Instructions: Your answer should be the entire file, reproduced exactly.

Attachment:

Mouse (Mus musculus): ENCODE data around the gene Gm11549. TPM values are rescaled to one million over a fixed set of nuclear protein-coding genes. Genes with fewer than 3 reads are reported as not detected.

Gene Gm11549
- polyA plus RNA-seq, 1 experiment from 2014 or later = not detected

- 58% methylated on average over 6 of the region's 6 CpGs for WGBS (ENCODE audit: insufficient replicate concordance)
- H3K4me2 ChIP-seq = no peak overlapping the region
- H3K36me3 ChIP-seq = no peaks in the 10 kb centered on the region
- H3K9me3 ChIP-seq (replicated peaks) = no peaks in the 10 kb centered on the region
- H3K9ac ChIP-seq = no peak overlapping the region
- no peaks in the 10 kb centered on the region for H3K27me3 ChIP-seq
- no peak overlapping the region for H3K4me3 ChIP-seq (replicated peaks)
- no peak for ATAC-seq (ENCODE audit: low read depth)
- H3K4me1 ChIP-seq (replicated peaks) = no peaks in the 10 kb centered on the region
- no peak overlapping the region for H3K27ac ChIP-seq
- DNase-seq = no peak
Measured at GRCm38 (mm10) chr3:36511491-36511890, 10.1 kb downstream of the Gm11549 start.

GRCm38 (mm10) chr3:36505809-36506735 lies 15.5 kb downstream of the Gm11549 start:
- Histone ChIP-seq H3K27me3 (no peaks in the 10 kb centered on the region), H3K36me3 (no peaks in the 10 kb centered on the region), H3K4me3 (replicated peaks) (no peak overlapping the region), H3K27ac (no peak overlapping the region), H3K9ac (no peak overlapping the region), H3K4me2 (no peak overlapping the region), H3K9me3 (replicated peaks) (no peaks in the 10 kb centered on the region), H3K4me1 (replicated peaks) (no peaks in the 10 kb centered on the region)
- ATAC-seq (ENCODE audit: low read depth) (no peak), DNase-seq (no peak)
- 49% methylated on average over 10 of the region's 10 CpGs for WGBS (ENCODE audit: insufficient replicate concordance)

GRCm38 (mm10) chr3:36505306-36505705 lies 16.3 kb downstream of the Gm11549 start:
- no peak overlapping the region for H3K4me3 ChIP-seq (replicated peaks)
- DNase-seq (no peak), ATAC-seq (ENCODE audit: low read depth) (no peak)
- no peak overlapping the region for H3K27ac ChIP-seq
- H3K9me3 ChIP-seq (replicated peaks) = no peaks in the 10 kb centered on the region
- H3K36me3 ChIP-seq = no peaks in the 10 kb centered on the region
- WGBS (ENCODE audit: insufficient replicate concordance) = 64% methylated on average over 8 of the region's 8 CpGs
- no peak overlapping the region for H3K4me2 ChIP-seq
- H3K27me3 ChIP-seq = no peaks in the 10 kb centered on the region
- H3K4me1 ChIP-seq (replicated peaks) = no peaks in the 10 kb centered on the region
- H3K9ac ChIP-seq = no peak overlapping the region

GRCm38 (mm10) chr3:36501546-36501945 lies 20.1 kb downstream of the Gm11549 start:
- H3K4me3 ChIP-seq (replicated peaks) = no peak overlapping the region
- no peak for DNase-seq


Mouse (Mus musculus): ENCODE data around the gene Gm11549. TPM values are rescaled to one million over a fixed set of nuclear protein-coding genes. Genes with fewer than 3 reads are reported as not detected.

Gene Gm11549
- polyA plus RNA-seq, 1 experiment from 2014 or later = not detected

- 58% methylated on average over 6 of the region's 6 CpGs for WGBS (ENCODE audit: insufficient replicate concordance)
- H3K4me2 ChIP-seq = no peak overlapping the region
- H3K36me3 ChIP-seq = no peaks in the 10 kb centered on the region
- H3K9me3 ChIP-seq (replicated peaks) = no peaks in the 10 kb centered on the region
- H3K9ac ChIP-seq = no peak overlapping the region
- no peaks in the 10 kb centered on the region for H3K27me3 ChIP-seq
- no peak overlapping the region for H3K4me3 ChIP-seq (replicated peaks)
- no peak for ATAC-seq (ENCODE audit: low read depth)
- H3K4me1 ChIP-seq (replicated peaks) = no peaks in the 10 kb centered on the region
- no peak overlapping the region for H3K27ac ChIP-seq
- DNase-seq = no peak
Measured at GRCm38 (mm10) chr3:36511491-36511890, 10.1 kb downstream of the Gm11549 start.

GRCm38 (mm10) chr3:36505809-36506735 lies 15.5 kb downstream of the Gm11549 start:
- Histone ChIP-seq H3K27me3 (no peaks in the 10 kb centered on the region), H3K36me3 (no peaks in the 10 kb centered on the region), H3K4me3 (replicated peaks) (no peak overlapping the region), H3K27ac (no peak overlapping the region), H3K9ac (no peak overlapping the region), H3K4me2 (no peak overlapping the region), H3K9me3 (replicated peaks) (no peaks in the 10 kb centered on the region), H3K4me1 (replicated peaks) (no peaks in the 10 kb centered on the region)
- ATAC-seq (ENCODE audit: low read depth) (no peak), DNase-seq (no peak)
- 49% methylated on average over 10 of the region's 10 CpGs for WGBS (ENCODE audit: insufficient replicate concordance)

GRCm38 (mm10) chr3:36505306-36505705 lies 16.3 kb downstream of the Gm11549 start:
- no peak overlapping the region for H3K4me3 ChIP-seq (replicated peaks)
- DNase-seq (no peak), ATAC-seq (ENCODE audit: low read depth) (no peak)
- no peak overlapping the region for H3K27ac ChIP-seq
- H3K9me3 ChIP-seq (replicated peaks) = no peaks in the 10 kb centered on the region
- H3K36me3 ChIP-seq = no peaks in the 10 kb centered on the region
- WGBS (ENCODE audit: insufficient replicate concordance) = 64% methylated on average over 8 of the region's 8 CpGs
- no peak overlapping the region for H3K4me2 ChIP-seq
- H3K27me3 ChIP-seq = no peaks in the 10 kb centered on the region
- H3K4me1 ChIP-seq (replicated peaks) = no peaks in the 10 kb centered on the region
- H3K9ac ChIP-seq = no peak overlapping the region

GRCm38 (mm10) chr3:36501546-36501945 lies 20.1 kb downstream of the Gm11549 start:
- H3K4me3 ChIP-seq (replicated peaks) = no peak overlapping the region
- no peak for DNase-seq